Senator: There’s Still Hope After Senate President Relinquished Sponsorship of His Own Bipartisan-Supported Sick-Leave Bill
Senator Gerald Cardinale (R-Bergen) wants to work with the Senate President to finally pass bipartisan-sponsored sick leave legislation that mirrors a bill sponsored last session by Senator Sweeney.
“As the Senate President pushes an initiative to impose a zero-percent property tax cap on local entities that do not share services, he cannot neglect the billion-dollar sick leave liability that drives up property taxes in the short and long term,” Senator Cardinale said. “Sick leave reform needs to be done before you can even consider a zero-percent tax cap. A zero cap would force towns to have to bond or cut critical services at a moment’s notice to make these six-, seven- and eight-figure payouts.”
This past legislative session, Senate President Sweeney was the prime sponsor of S1564 to prohibit sick leave payouts for retiring local government employees, which carry a nearly $1 billion property tax liability in New Jersey. But he never posted the bill for a vote and relinquished sponsorship of the bill on June 24, despite it being publicly supported by most Senate Republicans.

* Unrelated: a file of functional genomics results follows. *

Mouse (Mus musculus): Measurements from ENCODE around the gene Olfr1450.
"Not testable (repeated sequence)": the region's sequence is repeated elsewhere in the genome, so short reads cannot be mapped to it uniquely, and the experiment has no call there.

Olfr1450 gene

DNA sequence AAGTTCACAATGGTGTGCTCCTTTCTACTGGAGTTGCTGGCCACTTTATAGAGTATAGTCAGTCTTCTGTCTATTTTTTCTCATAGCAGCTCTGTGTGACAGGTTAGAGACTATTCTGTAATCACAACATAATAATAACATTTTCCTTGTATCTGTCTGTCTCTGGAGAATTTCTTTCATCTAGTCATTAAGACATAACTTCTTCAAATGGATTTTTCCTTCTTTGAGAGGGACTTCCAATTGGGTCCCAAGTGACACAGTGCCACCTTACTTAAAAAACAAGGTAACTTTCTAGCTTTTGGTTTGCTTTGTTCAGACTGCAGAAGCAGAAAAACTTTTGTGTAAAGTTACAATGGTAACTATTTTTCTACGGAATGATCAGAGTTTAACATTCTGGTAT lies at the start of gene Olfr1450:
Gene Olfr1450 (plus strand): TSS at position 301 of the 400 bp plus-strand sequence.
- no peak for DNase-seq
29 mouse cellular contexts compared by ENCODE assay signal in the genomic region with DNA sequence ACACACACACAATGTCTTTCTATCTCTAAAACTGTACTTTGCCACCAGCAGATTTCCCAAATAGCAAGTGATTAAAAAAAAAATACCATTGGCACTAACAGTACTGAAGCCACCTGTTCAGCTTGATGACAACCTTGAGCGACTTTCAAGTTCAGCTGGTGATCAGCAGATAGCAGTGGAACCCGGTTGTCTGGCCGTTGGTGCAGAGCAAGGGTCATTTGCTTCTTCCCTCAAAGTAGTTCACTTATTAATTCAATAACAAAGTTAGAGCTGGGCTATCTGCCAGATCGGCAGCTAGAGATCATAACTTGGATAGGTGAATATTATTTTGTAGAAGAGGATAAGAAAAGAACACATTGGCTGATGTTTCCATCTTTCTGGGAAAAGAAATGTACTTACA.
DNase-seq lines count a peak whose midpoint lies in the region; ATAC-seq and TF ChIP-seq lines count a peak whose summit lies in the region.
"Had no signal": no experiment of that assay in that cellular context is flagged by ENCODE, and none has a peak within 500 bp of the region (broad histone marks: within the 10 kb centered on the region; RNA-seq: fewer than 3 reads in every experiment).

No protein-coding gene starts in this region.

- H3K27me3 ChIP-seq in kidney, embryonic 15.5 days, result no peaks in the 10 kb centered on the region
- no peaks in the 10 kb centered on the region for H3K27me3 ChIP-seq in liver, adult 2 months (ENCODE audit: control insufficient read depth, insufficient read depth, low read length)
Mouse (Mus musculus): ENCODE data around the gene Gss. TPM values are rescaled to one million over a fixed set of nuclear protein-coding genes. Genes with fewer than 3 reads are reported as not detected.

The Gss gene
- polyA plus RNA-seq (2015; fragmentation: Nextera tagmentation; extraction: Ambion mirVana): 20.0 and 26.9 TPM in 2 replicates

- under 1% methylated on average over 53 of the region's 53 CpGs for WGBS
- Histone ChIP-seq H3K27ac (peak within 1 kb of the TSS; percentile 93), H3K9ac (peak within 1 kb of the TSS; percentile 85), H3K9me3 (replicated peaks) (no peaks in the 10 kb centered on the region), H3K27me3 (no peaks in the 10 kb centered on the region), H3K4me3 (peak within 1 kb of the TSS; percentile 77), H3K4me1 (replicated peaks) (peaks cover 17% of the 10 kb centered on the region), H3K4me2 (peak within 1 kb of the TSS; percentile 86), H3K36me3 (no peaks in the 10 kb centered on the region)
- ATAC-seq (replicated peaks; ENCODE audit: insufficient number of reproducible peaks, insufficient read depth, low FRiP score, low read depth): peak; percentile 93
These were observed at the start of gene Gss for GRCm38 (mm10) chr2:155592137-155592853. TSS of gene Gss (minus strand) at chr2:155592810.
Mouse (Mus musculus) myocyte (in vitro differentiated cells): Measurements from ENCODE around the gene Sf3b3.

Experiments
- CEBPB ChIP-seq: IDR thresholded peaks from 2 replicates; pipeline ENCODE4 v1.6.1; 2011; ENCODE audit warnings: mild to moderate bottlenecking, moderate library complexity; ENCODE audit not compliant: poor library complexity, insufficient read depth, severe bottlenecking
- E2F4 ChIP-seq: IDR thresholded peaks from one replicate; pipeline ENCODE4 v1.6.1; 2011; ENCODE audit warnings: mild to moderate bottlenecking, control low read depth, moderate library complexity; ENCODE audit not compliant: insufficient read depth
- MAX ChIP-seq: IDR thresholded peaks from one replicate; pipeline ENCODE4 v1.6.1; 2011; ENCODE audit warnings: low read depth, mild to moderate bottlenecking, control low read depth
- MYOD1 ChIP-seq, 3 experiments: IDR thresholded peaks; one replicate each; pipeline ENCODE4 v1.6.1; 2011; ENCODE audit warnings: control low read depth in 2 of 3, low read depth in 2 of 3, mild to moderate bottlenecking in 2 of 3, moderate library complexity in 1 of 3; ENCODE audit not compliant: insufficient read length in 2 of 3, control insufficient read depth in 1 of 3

“We can only put the brakes on property tax increases at the state level by doing all that we can to address the root cause of what makes our residents pay the most for local government,” Cardinale added.
In this new legislative session that started Jan. 14, Senate Democrat Brian Stack and Senator Cardinale introduced S79 to prohibit sick leave payouts by local government entities, limit the annual carry over of unused sick days, limit the use of sick leave in the year before retirement and require suspension and forfeiture of unused sick and vacation days for crimes touching public office.
“People are sick and tired of paying big bonuses to public employees just because those employees were lucky enough to be healthy throughout their careers,” Cardinale concluded. “And we are sick and tired of talking about the obvious need to reform the system. It is beyond time that Democratic leaders put aside the priorities of labor unions for the needs of the people. Let’s immediately have a vote on this measure.”